Its probable against all the rules, but this week I moved the winter spinach. I need to get a space ready for the onions and the rotation plan meant the spinach needed to be evicted. It looks very settled in it’s new home, due in no small part to the outer slug eaten leaves having been pulled off.


It was a cold wet and windy week but there was a moment of sunshine and the euphorbia characias subsp. wulfenii was glowing brightly. An uplifting moment to end on.

For more uplifting moments take at peek at the links available on

25 thoughts on “Six On Saturday: One thing leads to another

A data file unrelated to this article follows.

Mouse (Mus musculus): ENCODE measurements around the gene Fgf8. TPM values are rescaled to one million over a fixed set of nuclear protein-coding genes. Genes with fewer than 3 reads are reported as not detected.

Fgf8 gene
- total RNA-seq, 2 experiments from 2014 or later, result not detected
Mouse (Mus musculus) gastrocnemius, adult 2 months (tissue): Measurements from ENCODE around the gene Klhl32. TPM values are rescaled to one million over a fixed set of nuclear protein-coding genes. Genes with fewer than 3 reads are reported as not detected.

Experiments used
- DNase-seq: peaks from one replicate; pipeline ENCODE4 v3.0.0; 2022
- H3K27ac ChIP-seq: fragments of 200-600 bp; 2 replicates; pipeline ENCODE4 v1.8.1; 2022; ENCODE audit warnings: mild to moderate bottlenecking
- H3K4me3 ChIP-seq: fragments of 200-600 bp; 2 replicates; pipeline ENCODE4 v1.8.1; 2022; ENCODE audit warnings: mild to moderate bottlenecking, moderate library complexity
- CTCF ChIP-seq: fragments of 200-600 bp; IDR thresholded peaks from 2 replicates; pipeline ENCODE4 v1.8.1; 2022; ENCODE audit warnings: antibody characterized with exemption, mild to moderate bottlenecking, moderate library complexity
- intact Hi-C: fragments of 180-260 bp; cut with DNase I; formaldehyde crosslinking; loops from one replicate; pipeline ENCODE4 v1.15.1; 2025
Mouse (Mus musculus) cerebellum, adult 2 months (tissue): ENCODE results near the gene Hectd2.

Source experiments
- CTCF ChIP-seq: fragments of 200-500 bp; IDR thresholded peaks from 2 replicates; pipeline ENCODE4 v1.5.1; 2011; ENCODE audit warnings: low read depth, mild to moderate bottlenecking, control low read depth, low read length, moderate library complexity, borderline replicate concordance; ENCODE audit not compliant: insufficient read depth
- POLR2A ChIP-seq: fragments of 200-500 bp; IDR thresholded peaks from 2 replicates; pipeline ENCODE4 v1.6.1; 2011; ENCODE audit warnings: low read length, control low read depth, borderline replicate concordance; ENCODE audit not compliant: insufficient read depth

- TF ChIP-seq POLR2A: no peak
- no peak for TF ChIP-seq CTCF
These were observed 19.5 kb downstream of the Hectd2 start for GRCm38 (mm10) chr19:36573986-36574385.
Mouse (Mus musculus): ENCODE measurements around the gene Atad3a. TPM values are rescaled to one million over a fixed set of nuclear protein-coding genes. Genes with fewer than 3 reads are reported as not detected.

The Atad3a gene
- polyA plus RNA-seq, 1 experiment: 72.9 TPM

1. Smartypants here. Your hollow fig branches are nothing to worry about. Indeed they are quite normal and the branches surrounding the emptiness are generally fine. I’m not sure if there’s a name for the process though there probably is. As tree branches/trunks grow, the wood in the centre dies. On many trees this hardens but in figs it softens. And organisms get into this and start eating it away naturally. This isn’t disease, it’s natural wood rotting and there’s no need to panic. Just remember that as the fig tree ages, it’s larger branches and, indeed, the main trunk may become hollow and so are not as strong as they look. I will refrain from commenting on your somewhat unusual lawn expansion plans. As they say, “There’s always one …..!” 😉

    Liked by 1 person